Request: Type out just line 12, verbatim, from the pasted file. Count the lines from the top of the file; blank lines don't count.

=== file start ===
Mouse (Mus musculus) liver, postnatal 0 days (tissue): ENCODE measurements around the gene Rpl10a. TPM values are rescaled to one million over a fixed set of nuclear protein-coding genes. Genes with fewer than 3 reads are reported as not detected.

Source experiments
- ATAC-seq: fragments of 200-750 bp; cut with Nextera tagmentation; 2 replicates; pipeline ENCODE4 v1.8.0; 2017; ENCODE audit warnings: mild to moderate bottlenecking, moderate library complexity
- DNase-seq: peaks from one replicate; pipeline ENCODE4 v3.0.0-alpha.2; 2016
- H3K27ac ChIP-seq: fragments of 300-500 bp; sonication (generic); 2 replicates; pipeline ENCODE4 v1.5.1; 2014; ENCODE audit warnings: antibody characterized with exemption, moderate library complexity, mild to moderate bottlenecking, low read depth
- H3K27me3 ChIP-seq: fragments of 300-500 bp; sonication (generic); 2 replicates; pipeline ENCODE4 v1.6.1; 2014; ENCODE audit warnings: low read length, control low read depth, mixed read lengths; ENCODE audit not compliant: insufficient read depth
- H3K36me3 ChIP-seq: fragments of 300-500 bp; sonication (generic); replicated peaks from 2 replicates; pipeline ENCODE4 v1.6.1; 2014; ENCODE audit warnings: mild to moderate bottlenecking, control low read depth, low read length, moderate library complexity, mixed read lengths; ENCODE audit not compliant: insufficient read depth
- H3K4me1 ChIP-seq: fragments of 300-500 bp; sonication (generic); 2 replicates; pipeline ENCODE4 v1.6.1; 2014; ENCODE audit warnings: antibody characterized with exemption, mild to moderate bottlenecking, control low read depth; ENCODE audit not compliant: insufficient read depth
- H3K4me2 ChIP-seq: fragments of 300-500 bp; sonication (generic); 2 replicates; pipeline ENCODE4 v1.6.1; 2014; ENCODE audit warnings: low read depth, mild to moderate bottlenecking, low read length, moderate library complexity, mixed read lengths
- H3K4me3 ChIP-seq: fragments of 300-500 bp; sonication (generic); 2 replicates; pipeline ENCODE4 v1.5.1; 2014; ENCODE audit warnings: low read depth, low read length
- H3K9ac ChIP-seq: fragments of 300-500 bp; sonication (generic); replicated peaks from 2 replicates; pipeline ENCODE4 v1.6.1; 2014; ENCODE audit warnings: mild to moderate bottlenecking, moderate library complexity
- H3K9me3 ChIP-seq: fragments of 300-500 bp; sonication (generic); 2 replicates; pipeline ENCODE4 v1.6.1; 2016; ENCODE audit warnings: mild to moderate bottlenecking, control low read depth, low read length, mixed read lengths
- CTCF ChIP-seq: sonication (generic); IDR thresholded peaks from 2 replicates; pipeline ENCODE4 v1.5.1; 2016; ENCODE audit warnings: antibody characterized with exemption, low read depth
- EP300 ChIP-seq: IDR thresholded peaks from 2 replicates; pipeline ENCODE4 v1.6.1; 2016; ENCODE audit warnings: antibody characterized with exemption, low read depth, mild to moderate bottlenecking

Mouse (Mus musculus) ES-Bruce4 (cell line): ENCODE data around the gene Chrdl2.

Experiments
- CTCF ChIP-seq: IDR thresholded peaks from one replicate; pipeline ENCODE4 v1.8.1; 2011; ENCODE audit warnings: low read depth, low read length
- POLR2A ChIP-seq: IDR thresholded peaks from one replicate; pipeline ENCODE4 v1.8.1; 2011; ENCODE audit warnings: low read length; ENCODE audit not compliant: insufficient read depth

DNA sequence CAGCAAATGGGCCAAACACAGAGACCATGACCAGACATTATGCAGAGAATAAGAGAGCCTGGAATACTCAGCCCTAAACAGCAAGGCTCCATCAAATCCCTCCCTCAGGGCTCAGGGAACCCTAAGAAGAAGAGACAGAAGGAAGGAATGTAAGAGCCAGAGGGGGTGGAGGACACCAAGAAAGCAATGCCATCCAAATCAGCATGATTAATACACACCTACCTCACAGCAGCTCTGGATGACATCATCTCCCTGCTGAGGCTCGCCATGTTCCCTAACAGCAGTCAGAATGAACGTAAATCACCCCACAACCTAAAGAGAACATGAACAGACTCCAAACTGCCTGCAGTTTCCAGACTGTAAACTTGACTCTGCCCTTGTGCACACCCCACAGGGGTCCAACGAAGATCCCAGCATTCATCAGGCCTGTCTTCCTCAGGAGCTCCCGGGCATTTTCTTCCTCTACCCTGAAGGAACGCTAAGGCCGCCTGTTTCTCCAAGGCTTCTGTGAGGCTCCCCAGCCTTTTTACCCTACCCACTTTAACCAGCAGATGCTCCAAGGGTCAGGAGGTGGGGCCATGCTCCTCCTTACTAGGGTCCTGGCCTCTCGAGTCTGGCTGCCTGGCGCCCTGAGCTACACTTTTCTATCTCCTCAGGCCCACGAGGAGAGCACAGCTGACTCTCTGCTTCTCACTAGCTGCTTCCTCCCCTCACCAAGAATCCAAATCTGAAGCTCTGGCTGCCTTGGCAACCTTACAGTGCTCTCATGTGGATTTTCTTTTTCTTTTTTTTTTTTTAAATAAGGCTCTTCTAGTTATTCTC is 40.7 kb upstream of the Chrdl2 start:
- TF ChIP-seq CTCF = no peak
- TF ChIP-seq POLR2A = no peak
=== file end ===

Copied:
- H3K9me3 ChIP-seq: fragments of 300-500 bp; sonication (generic); 2 replicates; pipeline ENCODE4 v1.6.1; 2016; ENCODE audit warnings: mild to moderate bottlenecking, control low read depth, low read length, mixed read lengths